- “Simplify, simplify.” – Henri David Thoreau
Early in the digital age, a PC was just a box adorned with a flickering prompt, its deep numeric silence made focus and reflexion possible.
These days are gone. Marketers figured a path from the computer screen straight to our brain, and we’re under permanent attack: junk messages, Facebook invitations, and sign-up screens that trigger confirmation emails sending us back to a landing page…All that in a whirlwind of passwords and frustrated expectations. By the time we finally start working, we often realize with horror that it’s already 1 am and we got nothing done.
Frustrated by that process, I started changing my computing habits, and so far the strategies I’ve borrowed from Leo Babauta and various other minimalist authors have helped me stay focused, relaxed and in control.
I wrapped it up below in case you want to apply them:
Protect your focus
In the digital media, everyone is battling for your attention , every single application and website wants you to clicks on their ads or to “go premium”. If you don’t take control of your focus, your computer will get you somewhere by default and you’ll gradually enter that vegetable state typical of digital oblivion. But you know what I’m talking about, anyway.
To make sure your computer remains a tool that helps you respond to important email and get your shit done, you’d better take control.
Here’s the strategy that works for me:
- Decide before starting your session
Make up your mind about what you want to do prior to opening your laptop. Decide you’re going to stick to that plan until it’s completed. That’s a great way to protect your mind against online procrastination (viral videos, instant messages and crap).
- One thing at a time
Avoid multi-tasking at any cost. Multi-tasking is evil. Most guys can’t multi task, some women manage to, but they have to divide their attention into so many task. Keep multi-tasking for extreme survival situations; if you suddenly remember that you have to call your cable company, write it in a todo somewhere and get right back to this email you were writing.
Resist the temptation to go to their website and post an insulting comment until your task is done.
- Time it short
If you give yourself slightly less time than you think you need to perform a task, you’ll unconsciously manage to get it done within the allocated time. And when it comes to working on a computer, it’s particularly helpful because your brain will try everything it can to avoid distractions and focus on the job.
- Track it
You’ll never find a clock in a bar and the same goes on a website. If you were conscious of the time flying will you’re mindlessly watching a Vine video for the 100′s time you would stop it and get back to work. There’s a free tool that helps you monitor your usage, it’s called Rescue Time it give you a way to be aware
- Control it
You can even push discipline a tad further and install site blockers: these browser extensions help you limit the time you spend on some websites (whatever they are…). I use StayFocusd, I think it’s an awesome tool.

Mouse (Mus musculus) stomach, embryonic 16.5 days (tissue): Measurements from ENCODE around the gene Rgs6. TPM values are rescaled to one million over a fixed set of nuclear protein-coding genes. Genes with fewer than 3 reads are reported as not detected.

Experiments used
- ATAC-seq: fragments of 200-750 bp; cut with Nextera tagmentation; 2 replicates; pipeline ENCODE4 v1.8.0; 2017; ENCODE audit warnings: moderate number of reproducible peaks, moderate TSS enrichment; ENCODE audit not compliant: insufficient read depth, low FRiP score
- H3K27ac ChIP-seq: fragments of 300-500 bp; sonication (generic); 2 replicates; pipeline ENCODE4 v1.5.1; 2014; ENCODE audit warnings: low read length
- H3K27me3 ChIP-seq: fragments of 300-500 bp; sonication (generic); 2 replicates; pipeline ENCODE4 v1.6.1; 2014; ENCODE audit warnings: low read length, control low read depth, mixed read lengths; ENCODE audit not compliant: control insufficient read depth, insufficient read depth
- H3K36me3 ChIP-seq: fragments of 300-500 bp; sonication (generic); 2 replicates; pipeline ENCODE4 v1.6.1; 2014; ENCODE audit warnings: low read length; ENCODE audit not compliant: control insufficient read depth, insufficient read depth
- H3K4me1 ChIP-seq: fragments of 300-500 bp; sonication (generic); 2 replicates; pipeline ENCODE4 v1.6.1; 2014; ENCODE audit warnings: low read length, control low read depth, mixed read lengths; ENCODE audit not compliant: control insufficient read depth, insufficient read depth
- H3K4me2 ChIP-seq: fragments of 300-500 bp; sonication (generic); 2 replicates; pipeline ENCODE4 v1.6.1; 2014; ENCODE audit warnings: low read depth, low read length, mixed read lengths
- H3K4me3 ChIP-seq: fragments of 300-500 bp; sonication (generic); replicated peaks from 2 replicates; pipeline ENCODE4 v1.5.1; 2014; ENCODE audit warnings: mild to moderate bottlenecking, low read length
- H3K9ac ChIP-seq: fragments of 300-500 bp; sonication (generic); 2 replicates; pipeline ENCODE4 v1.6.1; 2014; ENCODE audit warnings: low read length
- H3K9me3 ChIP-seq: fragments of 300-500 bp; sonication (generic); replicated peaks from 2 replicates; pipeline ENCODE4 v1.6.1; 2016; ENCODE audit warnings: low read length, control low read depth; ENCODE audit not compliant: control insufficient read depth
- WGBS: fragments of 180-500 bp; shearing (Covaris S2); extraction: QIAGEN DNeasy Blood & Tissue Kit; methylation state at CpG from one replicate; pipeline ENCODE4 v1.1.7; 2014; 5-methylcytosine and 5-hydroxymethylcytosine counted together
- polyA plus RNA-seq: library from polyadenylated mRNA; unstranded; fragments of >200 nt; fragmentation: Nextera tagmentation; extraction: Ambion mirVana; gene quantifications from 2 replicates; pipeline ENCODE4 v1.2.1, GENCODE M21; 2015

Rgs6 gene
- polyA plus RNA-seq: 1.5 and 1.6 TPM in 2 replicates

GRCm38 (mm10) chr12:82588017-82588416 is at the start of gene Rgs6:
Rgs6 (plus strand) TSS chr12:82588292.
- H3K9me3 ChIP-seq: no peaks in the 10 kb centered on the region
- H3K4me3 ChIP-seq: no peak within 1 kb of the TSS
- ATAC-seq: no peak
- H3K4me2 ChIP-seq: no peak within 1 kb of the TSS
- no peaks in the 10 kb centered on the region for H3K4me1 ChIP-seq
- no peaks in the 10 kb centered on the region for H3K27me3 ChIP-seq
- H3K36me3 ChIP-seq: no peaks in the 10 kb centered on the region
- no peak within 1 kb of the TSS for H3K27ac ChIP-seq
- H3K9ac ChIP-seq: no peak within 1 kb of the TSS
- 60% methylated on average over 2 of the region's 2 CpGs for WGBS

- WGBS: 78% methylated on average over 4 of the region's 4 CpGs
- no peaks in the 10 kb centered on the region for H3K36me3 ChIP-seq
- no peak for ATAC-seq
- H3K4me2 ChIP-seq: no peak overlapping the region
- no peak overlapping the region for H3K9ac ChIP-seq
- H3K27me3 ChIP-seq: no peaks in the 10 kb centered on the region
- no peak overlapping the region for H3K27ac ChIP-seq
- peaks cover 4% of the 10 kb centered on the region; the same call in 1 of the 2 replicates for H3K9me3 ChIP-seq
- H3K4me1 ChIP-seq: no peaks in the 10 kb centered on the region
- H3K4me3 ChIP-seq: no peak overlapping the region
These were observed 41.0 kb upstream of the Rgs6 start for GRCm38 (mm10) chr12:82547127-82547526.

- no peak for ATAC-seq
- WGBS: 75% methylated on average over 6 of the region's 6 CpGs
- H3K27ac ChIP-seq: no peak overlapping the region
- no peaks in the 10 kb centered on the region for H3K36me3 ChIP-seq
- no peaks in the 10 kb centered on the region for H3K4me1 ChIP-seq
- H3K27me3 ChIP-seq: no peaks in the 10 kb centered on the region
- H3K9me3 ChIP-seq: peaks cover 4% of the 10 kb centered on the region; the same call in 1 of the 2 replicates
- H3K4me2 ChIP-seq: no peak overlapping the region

Block digital interferences
- Barricade your computer
By default, all our communication apps are opened: email clients, skype, msn, Facebook messenger, in short: anybody can interrupt you anytime, resulting in the shallowest half-assed conversation because you’re onto something but you don’t want to be rude and hang up. Look, let’s be honest: would you let the door of your apartment open 27/7 for your neighbor to step in and start talking to you? I keep my apps closed at all times, unless I made an appointment with a friend or I decide to be a drag and randomly call them for no particular reason :)
- Get offline as often as possible
In general, if you need to write an article, design a chart or make a presentation, shut your wifi connection down and get things done 30% faster.
- Email twice a day
I’ve recently decided to check and process email 2 x a day, not only it takes me less time to respond but I also stopped looking like a crackhead frantically refreshing my email client every 20 seconds.
- Uninstall mobile apps
I’ve also uninstalled my Facebook mobile app, I highly recommend that, if you want to enjoy the view as you walk, or social conversations (for the subway, I use Kindle for mobile phones when I’m bored)
Try minimalistic apps
There’s a wealth of apps that help you get things done without being ugly or invasive, let me name a few that I’ve tried and loved:
- Ommwriter: beautiful writepad that hides everything on your screen to help you focus on your writing only: http://www.ommwriter.com.
- Feedly: possibly the best RSS reader: a super simple interface and a great way to switch from Facebook vomit content to good reads: http://feedly.com/
- Sparrow: another naked app, it’s hard not to love how efficient and clean this email client is: for Mac, for the iPhone
We’ve reached a breaking point in the way we handle technology. We don’t really control it any longer, in fact it’s pretty much the opposite, now. Yet it’s easy to block the intrusion of so much data and go slowly, enjoy the chaotic nature of our organic, indecisive human thought processes.
After all, our happiness depends on it. Should we be the boss in our own head, or let the ad-plastered digital histeria take over?
I made up my mind.